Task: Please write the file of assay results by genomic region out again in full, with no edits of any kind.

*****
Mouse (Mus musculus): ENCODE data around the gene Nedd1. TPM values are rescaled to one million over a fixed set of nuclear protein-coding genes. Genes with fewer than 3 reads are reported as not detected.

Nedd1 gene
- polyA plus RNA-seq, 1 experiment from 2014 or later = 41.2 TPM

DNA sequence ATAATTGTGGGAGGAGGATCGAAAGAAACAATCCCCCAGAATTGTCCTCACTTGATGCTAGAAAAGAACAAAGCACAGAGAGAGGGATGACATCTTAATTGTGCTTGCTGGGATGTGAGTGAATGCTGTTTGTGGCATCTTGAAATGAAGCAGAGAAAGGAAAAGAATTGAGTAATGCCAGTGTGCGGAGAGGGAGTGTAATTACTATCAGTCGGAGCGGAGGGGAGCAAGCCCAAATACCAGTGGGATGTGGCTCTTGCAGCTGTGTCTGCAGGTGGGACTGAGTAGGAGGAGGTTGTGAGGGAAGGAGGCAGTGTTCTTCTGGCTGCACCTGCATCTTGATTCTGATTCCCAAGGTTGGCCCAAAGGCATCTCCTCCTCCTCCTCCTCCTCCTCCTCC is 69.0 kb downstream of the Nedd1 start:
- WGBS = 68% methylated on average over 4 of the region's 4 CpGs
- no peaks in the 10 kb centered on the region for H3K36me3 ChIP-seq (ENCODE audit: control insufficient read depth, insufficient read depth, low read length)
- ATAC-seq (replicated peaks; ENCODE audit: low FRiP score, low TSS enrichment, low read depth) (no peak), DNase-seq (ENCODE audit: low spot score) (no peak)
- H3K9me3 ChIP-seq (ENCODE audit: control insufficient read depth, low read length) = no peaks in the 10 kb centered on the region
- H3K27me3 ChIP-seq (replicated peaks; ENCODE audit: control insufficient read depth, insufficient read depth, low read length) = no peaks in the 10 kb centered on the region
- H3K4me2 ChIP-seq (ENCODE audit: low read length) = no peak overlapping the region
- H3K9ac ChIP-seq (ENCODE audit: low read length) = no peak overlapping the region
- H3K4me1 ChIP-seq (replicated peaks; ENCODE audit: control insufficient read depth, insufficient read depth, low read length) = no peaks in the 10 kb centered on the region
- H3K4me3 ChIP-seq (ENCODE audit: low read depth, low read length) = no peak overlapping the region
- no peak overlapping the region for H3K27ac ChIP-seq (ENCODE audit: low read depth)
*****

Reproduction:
Mouse (Mus musculus): ENCODE data around the gene Nedd1. TPM values are rescaled to one million over a fixed set of nuclear protein-coding genes. Genes with fewer than 3 reads are reported as not detected.

Nedd1 gene
- polyA plus RNA-seq, 1 experiment from 2014 or later = 41.2 TPM

DNA sequence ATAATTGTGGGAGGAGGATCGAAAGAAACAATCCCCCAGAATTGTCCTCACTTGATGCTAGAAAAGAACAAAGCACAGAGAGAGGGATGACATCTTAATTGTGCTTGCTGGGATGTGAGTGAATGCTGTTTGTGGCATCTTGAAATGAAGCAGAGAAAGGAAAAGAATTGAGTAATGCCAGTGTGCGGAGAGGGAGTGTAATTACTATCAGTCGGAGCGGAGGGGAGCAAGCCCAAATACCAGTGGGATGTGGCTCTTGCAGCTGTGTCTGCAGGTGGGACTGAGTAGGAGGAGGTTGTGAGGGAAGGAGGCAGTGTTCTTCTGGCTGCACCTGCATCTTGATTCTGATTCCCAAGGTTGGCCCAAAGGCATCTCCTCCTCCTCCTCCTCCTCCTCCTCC is 69.0 kb downstream of the Nedd1 start:
- WGBS = 68% methylated on average over 4 of the region's 4 CpGs
- no peaks in the 10 kb centered on the region for H3K36me3 ChIP-seq (ENCODE audit: control insufficient read depth, insufficient read depth, low read length)
- ATAC-seq (replicated peaks; ENCODE audit: low FRiP score, low TSS enrichment, low read depth) (no peak), DNase-seq (ENCODE audit: low spot score) (no peak)
- H3K9me3 ChIP-seq (ENCODE audit: control insufficient read depth, low read length) = no peaks in the 10 kb centered on the region
- H3K27me3 ChIP-seq (replicated peaks; ENCODE audit: control insufficient read depth, insufficient read depth, low read length) = no peaks in the 10 kb centered on the region
- H3K4me2 ChIP-seq (ENCODE audit: low read length) = no peak overlapping the region
- H3K9ac ChIP-seq (ENCODE audit: low read length) = no peak overlapping the region
- H3K4me1 ChIP-seq (replicated peaks; ENCODE audit: control insufficient read depth, insufficient read depth, low read length) = no peaks in the 10 kb centered on the region
- H3K4me3 ChIP-seq (ENCODE audit: low read depth, low read length) = no peak overlapping the region
- no peak overlapping the region for H3K27ac ChIP-seq (ENCODE audit: low read depth)